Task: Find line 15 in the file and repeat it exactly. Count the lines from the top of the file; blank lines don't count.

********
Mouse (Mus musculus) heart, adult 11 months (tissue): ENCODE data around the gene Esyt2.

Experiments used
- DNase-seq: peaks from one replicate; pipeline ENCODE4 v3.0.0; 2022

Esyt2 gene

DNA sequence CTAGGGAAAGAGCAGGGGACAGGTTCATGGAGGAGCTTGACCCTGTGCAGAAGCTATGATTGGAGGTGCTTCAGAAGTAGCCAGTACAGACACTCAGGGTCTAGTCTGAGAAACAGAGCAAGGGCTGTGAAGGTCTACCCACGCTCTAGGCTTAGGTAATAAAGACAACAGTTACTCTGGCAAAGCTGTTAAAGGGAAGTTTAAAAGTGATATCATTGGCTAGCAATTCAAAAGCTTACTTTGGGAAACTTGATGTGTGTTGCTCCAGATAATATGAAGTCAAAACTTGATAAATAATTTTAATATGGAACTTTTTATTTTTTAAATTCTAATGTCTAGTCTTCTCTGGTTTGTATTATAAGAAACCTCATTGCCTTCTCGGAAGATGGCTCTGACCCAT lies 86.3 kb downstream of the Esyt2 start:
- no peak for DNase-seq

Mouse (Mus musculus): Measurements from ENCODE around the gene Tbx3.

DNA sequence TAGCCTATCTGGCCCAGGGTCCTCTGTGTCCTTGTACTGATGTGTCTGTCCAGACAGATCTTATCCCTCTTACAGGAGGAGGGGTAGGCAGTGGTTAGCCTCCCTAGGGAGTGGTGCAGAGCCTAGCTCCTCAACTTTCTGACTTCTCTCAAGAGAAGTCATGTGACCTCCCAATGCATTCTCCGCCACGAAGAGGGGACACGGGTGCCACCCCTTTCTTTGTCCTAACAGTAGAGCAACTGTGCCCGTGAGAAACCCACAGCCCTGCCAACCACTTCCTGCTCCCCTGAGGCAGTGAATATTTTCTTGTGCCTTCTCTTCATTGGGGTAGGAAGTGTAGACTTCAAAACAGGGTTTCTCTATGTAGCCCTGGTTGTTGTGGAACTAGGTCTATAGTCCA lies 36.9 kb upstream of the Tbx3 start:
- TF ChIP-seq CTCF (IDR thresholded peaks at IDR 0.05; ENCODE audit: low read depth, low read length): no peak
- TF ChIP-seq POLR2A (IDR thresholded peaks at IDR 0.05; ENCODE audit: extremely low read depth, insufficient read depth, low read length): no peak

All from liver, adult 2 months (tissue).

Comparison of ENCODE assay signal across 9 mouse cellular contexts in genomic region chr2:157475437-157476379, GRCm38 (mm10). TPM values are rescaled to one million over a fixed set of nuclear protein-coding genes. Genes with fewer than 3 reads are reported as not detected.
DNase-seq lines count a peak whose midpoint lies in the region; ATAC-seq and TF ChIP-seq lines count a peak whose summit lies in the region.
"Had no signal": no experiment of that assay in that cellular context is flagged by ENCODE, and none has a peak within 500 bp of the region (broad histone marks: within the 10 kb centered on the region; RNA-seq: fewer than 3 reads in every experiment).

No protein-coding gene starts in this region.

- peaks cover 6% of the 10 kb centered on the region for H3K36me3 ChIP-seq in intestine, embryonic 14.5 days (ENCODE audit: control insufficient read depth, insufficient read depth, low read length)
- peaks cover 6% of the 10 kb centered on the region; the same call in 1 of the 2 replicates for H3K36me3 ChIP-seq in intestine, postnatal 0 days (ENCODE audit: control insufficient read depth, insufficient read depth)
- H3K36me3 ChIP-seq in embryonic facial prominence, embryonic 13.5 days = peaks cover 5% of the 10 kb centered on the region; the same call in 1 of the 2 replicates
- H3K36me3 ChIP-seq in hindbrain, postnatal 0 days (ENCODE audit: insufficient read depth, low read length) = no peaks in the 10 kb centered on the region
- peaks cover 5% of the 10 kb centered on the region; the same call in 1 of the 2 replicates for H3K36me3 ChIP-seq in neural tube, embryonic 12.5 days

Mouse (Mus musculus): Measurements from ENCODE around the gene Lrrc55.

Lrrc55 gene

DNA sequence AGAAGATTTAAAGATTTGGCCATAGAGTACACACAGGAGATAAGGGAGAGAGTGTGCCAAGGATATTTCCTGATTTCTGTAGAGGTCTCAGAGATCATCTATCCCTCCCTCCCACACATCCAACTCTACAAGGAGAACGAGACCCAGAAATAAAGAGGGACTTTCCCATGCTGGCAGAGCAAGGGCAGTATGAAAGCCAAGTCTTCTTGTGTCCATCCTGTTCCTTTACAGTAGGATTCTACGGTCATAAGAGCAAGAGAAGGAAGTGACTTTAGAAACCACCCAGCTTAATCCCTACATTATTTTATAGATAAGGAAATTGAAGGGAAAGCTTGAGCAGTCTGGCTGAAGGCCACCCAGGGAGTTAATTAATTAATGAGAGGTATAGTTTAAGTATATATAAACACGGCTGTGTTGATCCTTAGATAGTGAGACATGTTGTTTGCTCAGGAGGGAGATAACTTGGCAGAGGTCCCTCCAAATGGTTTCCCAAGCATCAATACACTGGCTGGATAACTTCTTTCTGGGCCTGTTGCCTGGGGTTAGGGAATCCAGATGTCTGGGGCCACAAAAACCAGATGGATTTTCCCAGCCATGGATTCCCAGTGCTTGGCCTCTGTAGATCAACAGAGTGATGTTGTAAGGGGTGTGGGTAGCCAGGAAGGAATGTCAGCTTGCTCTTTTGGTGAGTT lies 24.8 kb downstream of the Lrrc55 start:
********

No protein-coding gene starts in this region.